I stated that I didn't think we should specify a particular security
policy, but that we also shouldn't just leave it unspecified. My proposal
has a SHOULD for configurability (by a system administrator, as you
suggested), but failing that, has as neutral a policy as possible (i.e.,
let the recipient decide). Some environments are large enough that they get
products trailored to their requirements, but most of us just have to
choose from what's available in the marketplace. If we leave it
unspecified, then some implementors may hardcode one or another particular
decision, which is in effect hardcoding a particular security policy. At
least, if the recipient is allowed to decide, then it supports a procedural
I also proposed a return status mechanism which can be used both for
configuration and by automated processes. Because it is specified in the
spec, it is interoperable.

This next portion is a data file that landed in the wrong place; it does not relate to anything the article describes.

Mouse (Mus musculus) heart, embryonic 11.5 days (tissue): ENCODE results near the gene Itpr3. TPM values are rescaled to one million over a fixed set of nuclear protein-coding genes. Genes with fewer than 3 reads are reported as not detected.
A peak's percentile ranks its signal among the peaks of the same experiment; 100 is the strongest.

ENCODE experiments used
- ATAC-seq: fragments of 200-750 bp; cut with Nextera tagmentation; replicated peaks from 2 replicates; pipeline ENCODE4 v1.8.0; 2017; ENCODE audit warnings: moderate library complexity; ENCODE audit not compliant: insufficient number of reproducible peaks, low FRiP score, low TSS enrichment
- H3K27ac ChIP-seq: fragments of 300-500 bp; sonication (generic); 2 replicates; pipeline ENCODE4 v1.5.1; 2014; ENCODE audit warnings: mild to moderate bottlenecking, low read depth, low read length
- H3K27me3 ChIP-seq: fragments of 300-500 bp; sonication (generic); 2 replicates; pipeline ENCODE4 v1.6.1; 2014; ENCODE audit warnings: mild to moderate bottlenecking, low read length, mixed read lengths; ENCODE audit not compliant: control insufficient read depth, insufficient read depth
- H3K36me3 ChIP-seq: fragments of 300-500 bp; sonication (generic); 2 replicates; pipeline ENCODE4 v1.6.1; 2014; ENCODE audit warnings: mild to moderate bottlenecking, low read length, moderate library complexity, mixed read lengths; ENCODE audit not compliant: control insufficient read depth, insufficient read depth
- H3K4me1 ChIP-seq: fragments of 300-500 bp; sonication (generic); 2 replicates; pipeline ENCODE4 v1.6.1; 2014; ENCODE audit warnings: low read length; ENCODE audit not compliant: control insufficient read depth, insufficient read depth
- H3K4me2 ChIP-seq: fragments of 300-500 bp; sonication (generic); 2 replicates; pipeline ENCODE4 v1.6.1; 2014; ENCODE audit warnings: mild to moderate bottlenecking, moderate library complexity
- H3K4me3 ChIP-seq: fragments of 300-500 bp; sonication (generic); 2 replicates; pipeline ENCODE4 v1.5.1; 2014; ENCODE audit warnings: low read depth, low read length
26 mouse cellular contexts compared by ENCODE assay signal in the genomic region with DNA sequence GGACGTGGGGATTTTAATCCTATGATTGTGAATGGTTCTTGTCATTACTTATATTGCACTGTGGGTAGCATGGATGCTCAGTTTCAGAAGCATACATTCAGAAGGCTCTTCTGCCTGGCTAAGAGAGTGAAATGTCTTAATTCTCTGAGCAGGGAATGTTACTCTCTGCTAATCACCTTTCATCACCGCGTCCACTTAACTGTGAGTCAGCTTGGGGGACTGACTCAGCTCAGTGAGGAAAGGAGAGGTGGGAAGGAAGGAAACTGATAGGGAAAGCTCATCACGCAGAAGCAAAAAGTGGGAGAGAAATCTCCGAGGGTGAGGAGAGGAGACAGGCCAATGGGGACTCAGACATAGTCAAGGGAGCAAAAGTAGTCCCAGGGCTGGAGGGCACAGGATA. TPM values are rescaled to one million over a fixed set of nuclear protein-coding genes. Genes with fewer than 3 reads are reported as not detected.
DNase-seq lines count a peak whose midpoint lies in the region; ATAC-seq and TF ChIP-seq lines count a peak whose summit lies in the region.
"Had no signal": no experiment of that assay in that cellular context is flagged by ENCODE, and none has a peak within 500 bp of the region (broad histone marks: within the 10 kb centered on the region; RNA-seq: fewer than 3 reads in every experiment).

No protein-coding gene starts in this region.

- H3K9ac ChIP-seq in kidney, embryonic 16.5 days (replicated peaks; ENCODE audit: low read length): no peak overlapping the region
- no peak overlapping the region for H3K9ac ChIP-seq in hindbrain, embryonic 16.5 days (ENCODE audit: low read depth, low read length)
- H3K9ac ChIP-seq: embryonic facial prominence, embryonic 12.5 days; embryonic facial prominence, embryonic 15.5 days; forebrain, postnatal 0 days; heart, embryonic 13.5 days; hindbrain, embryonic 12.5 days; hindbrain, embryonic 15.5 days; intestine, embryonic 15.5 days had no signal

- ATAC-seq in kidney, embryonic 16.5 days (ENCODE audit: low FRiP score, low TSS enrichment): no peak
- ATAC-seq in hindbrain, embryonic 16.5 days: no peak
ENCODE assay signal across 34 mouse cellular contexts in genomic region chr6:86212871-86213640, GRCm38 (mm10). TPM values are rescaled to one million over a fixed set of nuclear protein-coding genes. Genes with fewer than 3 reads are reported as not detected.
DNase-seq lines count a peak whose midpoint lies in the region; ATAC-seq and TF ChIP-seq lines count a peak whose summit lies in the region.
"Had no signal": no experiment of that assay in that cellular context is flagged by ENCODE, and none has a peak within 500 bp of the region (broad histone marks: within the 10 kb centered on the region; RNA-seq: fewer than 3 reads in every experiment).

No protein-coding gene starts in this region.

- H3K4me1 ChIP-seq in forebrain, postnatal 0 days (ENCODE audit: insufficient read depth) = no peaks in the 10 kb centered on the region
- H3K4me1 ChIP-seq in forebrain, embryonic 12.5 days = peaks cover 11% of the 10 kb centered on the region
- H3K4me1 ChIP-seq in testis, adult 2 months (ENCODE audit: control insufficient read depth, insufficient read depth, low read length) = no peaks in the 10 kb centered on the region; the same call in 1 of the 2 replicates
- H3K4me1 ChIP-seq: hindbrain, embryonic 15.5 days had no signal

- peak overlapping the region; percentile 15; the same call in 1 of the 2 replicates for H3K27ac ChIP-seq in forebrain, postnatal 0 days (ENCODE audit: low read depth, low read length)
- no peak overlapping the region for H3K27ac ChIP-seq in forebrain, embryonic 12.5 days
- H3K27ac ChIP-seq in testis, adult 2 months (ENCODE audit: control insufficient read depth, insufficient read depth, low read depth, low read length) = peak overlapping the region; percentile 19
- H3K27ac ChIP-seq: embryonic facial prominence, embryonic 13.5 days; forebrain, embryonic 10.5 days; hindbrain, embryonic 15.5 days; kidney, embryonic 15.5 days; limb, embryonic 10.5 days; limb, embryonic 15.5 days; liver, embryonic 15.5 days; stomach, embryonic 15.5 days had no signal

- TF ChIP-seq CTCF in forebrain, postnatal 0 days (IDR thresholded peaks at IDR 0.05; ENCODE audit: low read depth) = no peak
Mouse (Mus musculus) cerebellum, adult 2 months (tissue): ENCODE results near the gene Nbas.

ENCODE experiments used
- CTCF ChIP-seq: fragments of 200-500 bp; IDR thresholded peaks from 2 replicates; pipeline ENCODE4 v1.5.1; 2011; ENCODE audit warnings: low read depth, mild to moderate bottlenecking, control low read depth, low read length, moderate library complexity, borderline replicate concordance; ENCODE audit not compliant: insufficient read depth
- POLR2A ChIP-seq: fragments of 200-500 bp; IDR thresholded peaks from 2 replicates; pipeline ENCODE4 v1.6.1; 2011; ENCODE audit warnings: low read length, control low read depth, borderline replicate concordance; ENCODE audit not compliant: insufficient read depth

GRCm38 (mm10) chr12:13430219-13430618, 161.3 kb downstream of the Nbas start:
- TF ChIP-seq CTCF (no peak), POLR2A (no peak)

Does anyone feel we can make configurability mandatory?
At 01:21 PM 4/7/98 , Bob Relyea wrote:
Elliott Ginsburg wrote:
I want to propose a change to how signature validation failure is
the current draft, it essentially says that the user agent must do
when signature validation fails, but what it does is up to the
I don't think it is acceptable to leave this decision unspecified; here is
of my rationale:
Your rationale, it seems to me, argues for leaving the action unspecified
spec. If we pick a particular security policy in the spec, we preclude the
S/MIME in shops which have different security policy.
Some products targeted for specific environments will implement a policy
consistant with that environment. Many products will provide flexible
policies that can be configured by a system administrater. All of these
*NOT* specifying these semantics in the spec. Validation belongs to some
working group as it goes well beyond just checking email signatures.